Firstly, our analysis from 2019 of key game features of the leading location-based games (Pokemon GO, Jurassic World Alive and Wizards Unite) showed that PvP and co-operative elements are really important in elevating what is a very simple core gameplay mechanic.
Both Pokémon GO and Jurassic World Alive have guild mechanics, different kinds of PvP modes, donating items/characters to other players, etc. As we’ve seen with the huge Pokemon GO events where the appearance of rare Pokemon attracts thousands of players, the social aspect makes the game something special.
Second, both Pokémon Go and Jurassic World Alive have a meta based on collection and completion – finding and collecting every Pokémon or dinosaur is a huge motivator. In Wizards Unite the “foundables” collection meta is not nearly as powerful.
Maybe 2020 will see some new IP appear that challenges Pokemon GO’s dominance – but it seems unlikely.
Call of Duty mobile is making FPS games great again
Activision is rightly getting plenty of accolades for delivering an authentic Call of Duty experience on mobile. The game is a fantastic poster-child for how to deliver a fully-featured FPS experience on a small screen. It’s for this reason that we think 2020 will see more FPS games doing well, just as Fortnite, PUBG and the other pure Battle Royale games have revitalised the Shooter genre.
That’s not to say there are no good FPS games already out there; Critical Ops is a brilliant game with over 50 million downloads to date, and Pixel Gun 3D has been sustaining in top-grossing 200 for years now. But Call of Duty is the first time a blockbuster console/PC FPS game has made the jump to mobile with so much success. Playing the game, it has super-tight gameplay with perhaps the best-in-class mobile shooter controls. It also carries across all the familiar modes, maps and characters from its console big brother. It’s amazing how close the mobile version feels like playing CoD on consoles.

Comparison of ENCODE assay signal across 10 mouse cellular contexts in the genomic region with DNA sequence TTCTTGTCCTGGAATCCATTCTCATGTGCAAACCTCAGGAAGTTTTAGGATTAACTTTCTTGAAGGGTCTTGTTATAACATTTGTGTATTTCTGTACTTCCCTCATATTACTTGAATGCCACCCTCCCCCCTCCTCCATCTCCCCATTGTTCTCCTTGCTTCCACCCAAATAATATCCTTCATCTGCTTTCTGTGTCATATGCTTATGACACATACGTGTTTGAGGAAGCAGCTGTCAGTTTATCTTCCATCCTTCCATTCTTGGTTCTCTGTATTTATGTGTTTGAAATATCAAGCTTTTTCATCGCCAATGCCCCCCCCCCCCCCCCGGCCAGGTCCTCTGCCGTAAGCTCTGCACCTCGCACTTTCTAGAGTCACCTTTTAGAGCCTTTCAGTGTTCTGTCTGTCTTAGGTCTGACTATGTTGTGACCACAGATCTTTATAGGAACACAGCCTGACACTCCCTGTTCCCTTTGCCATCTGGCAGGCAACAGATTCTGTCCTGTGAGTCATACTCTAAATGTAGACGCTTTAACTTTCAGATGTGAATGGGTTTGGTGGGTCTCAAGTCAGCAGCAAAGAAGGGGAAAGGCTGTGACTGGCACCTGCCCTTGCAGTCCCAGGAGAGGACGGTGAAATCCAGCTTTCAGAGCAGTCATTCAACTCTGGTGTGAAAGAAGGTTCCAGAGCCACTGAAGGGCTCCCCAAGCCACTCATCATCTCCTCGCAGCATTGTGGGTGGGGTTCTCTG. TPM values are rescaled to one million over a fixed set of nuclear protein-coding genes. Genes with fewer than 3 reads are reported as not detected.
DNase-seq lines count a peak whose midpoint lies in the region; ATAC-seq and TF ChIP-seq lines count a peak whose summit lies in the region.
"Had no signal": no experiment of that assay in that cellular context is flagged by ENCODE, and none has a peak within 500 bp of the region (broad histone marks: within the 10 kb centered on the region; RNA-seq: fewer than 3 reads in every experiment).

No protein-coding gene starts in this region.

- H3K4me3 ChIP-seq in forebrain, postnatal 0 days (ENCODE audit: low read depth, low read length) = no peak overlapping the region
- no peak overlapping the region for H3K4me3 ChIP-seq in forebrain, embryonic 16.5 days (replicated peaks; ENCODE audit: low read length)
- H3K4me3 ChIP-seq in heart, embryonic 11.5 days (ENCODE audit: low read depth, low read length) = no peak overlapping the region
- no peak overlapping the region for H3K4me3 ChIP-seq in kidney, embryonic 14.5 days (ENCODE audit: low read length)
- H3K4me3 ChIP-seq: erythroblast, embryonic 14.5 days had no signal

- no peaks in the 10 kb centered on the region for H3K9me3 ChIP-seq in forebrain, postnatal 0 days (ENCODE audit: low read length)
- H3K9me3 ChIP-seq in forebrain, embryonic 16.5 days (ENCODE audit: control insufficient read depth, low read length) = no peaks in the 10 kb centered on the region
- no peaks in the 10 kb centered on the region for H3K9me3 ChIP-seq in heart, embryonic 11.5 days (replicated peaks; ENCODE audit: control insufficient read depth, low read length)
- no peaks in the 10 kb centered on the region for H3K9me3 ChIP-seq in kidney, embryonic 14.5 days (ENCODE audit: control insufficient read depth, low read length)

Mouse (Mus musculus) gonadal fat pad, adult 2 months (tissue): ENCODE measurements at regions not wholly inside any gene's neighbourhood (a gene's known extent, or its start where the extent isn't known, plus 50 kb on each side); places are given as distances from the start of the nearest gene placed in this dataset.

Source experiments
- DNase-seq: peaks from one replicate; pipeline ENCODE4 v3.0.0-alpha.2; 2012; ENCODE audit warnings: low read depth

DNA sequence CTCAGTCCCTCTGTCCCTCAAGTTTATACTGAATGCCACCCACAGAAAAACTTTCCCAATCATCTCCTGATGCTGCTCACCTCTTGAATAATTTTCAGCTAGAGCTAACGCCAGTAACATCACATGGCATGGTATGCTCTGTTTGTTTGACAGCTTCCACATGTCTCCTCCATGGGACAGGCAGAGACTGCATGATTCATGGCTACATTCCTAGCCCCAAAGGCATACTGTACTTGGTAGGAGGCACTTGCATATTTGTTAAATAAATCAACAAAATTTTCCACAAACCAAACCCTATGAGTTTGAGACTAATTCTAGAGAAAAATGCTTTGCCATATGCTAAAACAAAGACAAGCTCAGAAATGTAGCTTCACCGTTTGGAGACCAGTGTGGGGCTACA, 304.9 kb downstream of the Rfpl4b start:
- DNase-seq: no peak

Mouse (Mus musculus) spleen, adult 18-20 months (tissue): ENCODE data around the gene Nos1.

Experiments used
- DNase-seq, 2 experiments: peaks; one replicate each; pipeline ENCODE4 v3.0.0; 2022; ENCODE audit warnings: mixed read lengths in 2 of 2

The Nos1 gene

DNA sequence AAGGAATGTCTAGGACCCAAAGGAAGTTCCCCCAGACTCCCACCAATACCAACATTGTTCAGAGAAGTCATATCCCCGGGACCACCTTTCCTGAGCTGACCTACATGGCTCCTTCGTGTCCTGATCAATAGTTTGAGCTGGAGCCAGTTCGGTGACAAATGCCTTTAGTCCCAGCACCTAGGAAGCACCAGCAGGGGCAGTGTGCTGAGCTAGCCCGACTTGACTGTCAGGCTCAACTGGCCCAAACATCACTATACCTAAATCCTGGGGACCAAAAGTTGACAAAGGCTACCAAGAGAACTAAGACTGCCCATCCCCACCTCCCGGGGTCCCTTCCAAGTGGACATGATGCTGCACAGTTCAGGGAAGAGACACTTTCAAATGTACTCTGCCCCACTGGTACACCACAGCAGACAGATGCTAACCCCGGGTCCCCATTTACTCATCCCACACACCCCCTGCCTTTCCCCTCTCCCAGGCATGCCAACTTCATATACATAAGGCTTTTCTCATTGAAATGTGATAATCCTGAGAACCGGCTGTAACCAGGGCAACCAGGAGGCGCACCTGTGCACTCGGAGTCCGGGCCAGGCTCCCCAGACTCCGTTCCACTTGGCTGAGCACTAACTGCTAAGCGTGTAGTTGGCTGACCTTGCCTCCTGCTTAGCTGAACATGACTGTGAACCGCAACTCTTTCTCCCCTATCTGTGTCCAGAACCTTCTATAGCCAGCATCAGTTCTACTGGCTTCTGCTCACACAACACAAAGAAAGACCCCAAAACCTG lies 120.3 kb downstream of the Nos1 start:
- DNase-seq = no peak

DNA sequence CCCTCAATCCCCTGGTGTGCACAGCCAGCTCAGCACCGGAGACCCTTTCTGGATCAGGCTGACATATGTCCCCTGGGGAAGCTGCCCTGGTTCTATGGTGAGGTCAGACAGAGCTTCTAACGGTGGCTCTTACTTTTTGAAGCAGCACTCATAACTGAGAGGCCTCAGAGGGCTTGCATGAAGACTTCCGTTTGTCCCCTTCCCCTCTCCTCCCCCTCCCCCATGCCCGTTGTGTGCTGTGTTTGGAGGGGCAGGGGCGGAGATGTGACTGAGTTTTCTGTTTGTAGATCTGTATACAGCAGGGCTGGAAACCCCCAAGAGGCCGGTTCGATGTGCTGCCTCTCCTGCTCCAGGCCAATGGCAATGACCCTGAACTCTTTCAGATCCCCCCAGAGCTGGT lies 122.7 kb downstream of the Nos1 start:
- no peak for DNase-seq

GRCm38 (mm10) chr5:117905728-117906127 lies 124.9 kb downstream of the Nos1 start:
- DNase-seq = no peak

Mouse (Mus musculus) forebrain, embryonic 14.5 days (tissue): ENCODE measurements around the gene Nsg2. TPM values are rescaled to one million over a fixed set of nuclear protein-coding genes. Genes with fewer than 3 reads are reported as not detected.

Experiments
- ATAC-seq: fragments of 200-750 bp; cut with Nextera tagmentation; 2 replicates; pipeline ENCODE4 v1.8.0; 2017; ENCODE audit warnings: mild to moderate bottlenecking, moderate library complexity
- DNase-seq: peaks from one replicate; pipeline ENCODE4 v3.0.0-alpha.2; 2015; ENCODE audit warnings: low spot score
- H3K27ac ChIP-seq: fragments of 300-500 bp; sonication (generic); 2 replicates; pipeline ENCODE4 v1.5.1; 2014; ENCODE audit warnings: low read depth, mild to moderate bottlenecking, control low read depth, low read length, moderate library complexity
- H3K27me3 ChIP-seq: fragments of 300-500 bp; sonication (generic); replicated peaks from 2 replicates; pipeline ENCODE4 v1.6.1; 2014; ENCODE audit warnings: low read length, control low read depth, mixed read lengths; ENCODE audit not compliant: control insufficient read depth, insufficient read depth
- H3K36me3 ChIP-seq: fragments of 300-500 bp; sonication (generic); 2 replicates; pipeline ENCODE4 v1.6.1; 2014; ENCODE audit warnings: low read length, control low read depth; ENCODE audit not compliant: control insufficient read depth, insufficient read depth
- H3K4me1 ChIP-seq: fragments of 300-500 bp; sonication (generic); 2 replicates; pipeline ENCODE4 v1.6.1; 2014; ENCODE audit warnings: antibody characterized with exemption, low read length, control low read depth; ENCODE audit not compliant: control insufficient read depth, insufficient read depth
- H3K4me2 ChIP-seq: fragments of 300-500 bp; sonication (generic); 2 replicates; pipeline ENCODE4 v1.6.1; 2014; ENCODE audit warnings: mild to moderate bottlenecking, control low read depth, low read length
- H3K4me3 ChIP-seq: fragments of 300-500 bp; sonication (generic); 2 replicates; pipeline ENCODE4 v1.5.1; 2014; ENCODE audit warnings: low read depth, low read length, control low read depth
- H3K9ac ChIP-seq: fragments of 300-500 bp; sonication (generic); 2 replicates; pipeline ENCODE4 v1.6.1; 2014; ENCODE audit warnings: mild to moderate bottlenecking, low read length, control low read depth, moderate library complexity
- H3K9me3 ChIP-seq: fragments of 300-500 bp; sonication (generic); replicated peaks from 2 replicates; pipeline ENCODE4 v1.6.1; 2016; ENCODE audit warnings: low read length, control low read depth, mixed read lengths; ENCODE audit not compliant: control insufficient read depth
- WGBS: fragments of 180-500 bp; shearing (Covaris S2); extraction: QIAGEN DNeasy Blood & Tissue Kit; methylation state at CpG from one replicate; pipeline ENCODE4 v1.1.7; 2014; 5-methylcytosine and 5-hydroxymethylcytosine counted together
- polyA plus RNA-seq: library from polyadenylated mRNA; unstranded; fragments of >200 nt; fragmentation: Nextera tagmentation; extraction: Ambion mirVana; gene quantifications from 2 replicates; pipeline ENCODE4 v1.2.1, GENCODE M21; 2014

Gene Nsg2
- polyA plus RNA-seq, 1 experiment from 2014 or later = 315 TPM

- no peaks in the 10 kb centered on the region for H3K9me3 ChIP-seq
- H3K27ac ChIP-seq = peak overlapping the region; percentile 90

As we can see, since its launch CoD on mobile has absolutely dominated the FPS subgenre, accounting for more than 90% of the whole subgenre’s revenues on iOS in the US in Q4.
Is blasting the way to go in match-3s now?
The whole world loves match-3 games. But what kind of matching games will we see dominating the charts in 2020? If the data from 2019 is anything to go by, get ready for match-3 games with a blast.
Let me explain. There are four main matching types used in match-3 games – swapping, linking, blasting and shooting. Swapping – where a player swipes to swap coloured icons to complete rows and columns – is still the most used, featuring in games like Candy Crush Saga and Homescapes. But the second most used is blasting, with games including Toon Blast and Lily’s Garden taking this approach.
The chart above shows the popularity of these four mechanics. But it’s interesting to note that every match 3 game launched in 2019 which has made it into the top 200 grossing charts utilises a blasting mechanic.
Looking back at some of the emerging design trends from the last year shows how developers are still finding new ways to deepen the engagement with players. The use of battle passes across several different genres is perhaps the biggest, and the fact that it’s clearly boosting monetisation means we expect to see more games using it in the year ahead.
It’s a shame that location-based gaming and AR look like they will continue to be niche, but Pokemon GO shows us just how special the ingredients need to be to build a monster hit (no pun intended).
And it’s exciting to see one of the very biggest console and PC franchises in Call of Duty make such a brilliant transition to mobile. I wouldn’t be surprised if we see the big console publishers launch premium IPs on mobile and try to do something similar – perhaps as a way of helping them through the uncertainty of the generation shift we are about to see to new console technology with PS5 and Xbox Series X.